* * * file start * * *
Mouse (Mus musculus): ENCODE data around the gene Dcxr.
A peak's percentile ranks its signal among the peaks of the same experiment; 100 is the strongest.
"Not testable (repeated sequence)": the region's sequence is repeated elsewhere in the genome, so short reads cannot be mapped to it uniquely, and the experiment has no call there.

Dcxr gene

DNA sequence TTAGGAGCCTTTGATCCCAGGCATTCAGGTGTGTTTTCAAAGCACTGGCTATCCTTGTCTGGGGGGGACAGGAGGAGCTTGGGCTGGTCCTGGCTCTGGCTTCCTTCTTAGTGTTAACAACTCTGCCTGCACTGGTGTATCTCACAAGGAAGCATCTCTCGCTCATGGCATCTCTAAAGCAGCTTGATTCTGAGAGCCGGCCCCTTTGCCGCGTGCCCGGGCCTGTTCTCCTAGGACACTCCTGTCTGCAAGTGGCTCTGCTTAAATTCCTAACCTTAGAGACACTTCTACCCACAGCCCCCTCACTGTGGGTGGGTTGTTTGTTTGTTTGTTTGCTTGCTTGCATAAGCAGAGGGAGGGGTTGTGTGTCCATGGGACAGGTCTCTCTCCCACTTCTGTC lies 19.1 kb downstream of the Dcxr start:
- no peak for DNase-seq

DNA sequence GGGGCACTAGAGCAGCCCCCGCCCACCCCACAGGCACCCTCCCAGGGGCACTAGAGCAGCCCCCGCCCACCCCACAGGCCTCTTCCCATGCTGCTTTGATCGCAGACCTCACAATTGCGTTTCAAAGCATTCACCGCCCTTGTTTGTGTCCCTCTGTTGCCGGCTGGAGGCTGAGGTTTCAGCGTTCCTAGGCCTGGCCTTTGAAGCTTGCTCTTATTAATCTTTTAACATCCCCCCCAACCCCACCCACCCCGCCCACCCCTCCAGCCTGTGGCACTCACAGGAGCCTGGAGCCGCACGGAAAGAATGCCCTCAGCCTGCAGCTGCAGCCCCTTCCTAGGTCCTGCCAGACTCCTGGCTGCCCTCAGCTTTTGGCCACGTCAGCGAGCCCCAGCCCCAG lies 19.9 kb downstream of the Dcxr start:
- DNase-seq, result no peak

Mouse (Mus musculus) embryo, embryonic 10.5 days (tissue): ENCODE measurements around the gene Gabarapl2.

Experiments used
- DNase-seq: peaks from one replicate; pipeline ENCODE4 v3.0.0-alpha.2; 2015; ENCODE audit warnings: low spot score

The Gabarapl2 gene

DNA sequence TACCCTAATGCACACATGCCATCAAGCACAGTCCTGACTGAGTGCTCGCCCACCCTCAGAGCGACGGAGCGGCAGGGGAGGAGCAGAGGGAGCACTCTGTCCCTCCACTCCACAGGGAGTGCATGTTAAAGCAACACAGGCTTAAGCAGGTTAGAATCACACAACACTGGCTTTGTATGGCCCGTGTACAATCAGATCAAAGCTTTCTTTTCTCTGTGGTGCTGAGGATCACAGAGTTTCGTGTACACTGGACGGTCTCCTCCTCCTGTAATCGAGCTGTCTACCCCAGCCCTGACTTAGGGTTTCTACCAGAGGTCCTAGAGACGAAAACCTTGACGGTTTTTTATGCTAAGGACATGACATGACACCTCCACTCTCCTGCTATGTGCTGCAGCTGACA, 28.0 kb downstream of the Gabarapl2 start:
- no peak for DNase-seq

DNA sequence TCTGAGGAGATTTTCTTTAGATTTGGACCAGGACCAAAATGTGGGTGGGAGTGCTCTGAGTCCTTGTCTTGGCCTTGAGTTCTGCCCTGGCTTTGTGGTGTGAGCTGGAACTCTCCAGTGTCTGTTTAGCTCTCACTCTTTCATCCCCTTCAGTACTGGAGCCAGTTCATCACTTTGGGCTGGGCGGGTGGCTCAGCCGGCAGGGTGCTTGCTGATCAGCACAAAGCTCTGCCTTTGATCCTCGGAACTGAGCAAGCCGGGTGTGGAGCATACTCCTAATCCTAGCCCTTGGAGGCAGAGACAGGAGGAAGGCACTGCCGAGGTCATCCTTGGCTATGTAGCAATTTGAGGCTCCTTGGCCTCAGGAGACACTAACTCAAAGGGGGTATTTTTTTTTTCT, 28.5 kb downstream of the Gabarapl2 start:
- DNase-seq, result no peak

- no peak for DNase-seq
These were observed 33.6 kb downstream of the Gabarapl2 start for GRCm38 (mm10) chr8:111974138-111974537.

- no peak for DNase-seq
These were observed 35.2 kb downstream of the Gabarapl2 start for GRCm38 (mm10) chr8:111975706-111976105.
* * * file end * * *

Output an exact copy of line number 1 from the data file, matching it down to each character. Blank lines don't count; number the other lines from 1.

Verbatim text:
Mouse (Mus musculus): ENCODE data around the gene Dcxr.